seth-send: warning: `ETH_GAS' not set; using default gas amount
Ethereum account passphrase (not echoed):
seth-send: Published transaction with 0 bytes of calldata.
seth-send: 0xe428d4bb148ded426777ae892578507e4f394f608ad9d3a9d0229e8348ba72e3
seth-send: Waiting for transaction receipt...
seth-send: Transaction included in block 4908738.

Helper commands

The $(...) shell syntax for "command substitution" is very useful with Seth. It allows the output of one command to become a parameter to another. An example follows.

Generally, you don't transact in terms of wei amounts, but in fractional amounts of ether. You can convert an ether amount into a wei amount using seth --to-wei. Here, we send 1.5 ETH:

$ fund=0xfB6916095ca1df60bB79Ce92cE3Ea74c37c5d359
$ seth send --value $(seth --to-wei 1.5 eth) $fund

There is also seth --from-wei for converting wei amounts into a more readable notation.

For more advanced blockchain interactions, the helpers seth --abi-decode, seth --from-ascii, and seth --from-bin are also useful.

Checking ether balances

Now you can use seth balance to see how much is in the donation fund:

$ seth balance 0xfB6916095ca1df60bB79Ce92cE3Ea74c37c5d359
2963.72865500027557173E+18

You can use seth ls to check the ether balances of your own accounts:

$ seth ls
0xCC41D9831E4857B4F16914A356306fBeA734183A    0.24E+18
0xD9ceccea2BEE9a367d78658aBbB2Fe979b3877Ef    0.03409E+18

Reading from contracts

The basic tool to read information from a contract is seth call, which performs a call without publishing a transaction.

For example, you can read the total supply of the MakerDAO governance token using the ERC20 ABI:

$ MKR_TOKEN=0x9f8F72aA9304c8B593d555F12eF6589cC3A579A2
$ seth call $MKR_TOKEN "totalSupply()"
0x00000000000000000000000000000000000000000000d3c21bcecceda1000000

If the ABI function has parameters, you can supply them as additional arguments; for example, to check the balance of the MakerDAO fund:

$ MKR_FUND=0x7Bb0b08587b8a6B8945e09F1Baca426558B0f06a
$ seth call $MKR_TOKEN "balanceOf(address)" $MKR_FUND
0x0000000000000000000000000000000000000000000050d7e9ff54cf2725f61b

(See also token for a more convenient way to use ERC20 tokens.)

You can also use seth logs to read event logs from a contract or seth code to get a contract's bytecode.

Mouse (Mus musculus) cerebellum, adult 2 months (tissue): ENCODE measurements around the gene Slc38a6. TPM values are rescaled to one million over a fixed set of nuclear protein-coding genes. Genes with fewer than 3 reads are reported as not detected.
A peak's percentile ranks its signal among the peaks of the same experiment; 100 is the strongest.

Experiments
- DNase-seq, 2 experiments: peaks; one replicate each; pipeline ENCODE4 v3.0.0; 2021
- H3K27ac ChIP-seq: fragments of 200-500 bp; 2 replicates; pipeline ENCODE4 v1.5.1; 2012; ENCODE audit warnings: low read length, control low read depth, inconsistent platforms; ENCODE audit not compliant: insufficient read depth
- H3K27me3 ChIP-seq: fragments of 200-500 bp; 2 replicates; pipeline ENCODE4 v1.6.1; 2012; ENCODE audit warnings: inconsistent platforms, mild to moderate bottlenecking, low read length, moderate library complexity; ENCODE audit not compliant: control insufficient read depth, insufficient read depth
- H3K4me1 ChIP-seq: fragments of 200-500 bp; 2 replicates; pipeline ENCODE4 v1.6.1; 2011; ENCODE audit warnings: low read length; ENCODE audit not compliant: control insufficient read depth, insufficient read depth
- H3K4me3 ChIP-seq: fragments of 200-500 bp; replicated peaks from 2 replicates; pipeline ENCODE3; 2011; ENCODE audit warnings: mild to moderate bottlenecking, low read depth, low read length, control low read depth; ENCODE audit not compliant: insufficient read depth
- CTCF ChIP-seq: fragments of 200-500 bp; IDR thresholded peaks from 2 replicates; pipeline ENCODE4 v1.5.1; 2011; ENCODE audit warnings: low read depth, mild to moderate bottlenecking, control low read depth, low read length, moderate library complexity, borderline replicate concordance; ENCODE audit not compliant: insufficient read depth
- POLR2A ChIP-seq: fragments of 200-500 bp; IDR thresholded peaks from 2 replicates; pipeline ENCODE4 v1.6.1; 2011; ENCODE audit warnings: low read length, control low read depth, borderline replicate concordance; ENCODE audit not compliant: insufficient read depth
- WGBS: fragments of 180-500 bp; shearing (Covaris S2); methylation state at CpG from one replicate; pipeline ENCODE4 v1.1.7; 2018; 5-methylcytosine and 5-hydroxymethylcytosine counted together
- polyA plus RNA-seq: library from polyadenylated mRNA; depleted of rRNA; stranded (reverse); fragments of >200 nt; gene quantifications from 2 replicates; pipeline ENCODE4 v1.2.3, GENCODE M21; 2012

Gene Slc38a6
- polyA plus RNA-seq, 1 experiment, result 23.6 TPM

Transacting with contracts

The seth send tool is not only capable of sending ether, but also of constructing, signing, and publishing contract transactions. This requires that you know the exact ABI method to use.

For example, to approve access to some of your Dai for the OasisDEX decentralized exchange using the ERC20 approval interface:

$ DAI=0x89d24A6b4CcB1B6fAA2625fE562bDD9a23260359
$ OASIS=0x14FBCA95be7e99C15Cc2996c6C9d841e54B79425
$ amount=$(seth --to-wei 0.5 ether)
$ seth send $DAI "approve(address,uint256)" $OASIS $amount

(Again, see token for a more convenient way to interact with ERC20 tokens.)

See seth send for details on passing arguments, doing asynchronous transactions, exit codes, and so on.


Commands

seth --abi-decode

Extract return values from hex data.

seth --abi-decode "<name>(<in-types>)(<out-types>)" <hexdata>

Decodes <hexdata> according to <out-types> (<in-types> are ignored).

seth --from-ascii

Convert text data into hex data.

seth --from-ascii <text>...

seth --from-bin

Convert binary data into hex data.

seth --from-bin <data.bin >data.hex

Reads binary data from standard input and prints it as hex data.

seth --from-wei

Convert a wei amount into another unit (ETH by default).

seth --from-wei <value> [<unit>]

The unit may be wei, gwei, eth, or ether.

seth --to-wei

Convert an ETH amount into wei.

seth --to-wei <value> [<unit>]

The unit may be wei, gwei, eth, or ether.

seth age

Show the timestamp of a block (the latest block by default).

seth age [--block <block>]

seth balance

Show the ether balance of an account.

seth balance [--block <block>] <account>

seth block

Print a table of information about a specific block.

seth block [--json] <block> [<field>]

If <field> is given, print only the value of that field.

The <block> may be either a block hash or a block number.

seth call

Call a contract without updating the blockchain.

seth call [<options>] <to> <sig> [<args>...]
seth call [<options>] <to> <calldata>

When given <sig> of the form <name>(<types>), perform ABI encoding to infer the calldata.

When <sig> also includes a return type, as name(<in-types>)(<out-types>), then also decode the return value.